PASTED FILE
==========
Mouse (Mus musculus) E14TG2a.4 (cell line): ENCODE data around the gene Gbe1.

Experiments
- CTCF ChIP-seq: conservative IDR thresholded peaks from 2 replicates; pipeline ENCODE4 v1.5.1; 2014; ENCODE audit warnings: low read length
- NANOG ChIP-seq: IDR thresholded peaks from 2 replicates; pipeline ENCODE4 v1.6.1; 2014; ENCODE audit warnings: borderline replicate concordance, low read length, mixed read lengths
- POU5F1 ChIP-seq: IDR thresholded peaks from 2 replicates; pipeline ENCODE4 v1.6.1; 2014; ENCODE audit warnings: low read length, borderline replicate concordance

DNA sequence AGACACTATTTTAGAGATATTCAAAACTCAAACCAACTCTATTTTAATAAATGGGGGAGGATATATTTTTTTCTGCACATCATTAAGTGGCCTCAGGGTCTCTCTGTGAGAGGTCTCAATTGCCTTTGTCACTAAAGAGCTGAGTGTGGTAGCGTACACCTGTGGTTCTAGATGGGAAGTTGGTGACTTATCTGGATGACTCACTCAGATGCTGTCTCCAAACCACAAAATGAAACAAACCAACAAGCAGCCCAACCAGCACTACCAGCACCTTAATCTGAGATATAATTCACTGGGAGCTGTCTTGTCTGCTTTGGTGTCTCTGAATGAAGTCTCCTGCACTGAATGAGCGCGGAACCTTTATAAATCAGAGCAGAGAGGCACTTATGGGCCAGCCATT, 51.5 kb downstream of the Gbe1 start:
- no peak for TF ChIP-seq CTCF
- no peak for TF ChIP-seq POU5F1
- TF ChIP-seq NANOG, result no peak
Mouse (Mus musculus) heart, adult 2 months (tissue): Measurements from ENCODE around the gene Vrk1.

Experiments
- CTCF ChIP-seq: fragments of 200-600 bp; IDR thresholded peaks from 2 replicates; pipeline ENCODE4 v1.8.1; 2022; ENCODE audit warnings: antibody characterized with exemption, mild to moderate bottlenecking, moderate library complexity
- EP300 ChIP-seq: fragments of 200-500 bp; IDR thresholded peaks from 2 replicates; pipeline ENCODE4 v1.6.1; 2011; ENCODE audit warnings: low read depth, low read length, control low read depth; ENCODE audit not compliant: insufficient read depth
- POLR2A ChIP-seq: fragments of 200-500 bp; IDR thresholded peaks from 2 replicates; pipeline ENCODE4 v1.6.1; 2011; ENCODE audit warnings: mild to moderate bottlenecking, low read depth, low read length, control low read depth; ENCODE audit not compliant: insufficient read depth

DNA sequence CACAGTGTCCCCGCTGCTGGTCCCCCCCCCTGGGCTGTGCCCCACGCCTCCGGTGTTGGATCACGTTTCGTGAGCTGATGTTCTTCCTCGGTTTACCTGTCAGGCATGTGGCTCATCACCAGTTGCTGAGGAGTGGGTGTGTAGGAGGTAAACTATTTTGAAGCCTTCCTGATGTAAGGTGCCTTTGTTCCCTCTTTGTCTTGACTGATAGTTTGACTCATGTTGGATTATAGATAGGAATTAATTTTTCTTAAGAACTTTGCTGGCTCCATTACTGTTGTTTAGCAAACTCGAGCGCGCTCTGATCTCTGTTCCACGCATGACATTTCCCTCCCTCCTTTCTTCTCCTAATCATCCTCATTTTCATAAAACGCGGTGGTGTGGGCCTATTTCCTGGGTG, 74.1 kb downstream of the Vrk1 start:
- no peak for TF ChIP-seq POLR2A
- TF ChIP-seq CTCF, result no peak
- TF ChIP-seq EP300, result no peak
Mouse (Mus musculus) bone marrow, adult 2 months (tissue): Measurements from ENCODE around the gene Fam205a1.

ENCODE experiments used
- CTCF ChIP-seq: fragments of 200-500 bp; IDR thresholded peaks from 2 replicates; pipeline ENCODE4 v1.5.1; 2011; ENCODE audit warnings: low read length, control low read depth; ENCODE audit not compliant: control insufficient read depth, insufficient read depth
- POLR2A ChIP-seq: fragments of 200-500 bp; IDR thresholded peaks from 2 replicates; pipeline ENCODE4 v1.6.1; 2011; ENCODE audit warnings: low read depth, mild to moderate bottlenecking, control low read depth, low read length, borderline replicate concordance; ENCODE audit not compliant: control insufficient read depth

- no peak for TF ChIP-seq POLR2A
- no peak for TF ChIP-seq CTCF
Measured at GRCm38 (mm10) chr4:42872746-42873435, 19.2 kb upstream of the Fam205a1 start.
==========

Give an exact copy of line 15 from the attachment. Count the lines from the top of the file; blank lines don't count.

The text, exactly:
DNA sequence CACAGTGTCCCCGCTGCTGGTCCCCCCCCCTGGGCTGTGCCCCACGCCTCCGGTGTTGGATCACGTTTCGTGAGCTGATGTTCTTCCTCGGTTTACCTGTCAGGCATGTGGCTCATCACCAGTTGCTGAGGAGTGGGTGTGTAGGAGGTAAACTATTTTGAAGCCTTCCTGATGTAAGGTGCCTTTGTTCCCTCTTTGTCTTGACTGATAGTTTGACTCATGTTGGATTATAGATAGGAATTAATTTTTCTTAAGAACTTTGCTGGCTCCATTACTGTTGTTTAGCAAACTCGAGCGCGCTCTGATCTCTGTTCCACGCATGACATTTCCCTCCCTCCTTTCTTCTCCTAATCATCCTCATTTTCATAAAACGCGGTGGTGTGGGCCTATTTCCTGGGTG, 74.1 kb downstream of the Vrk1 start: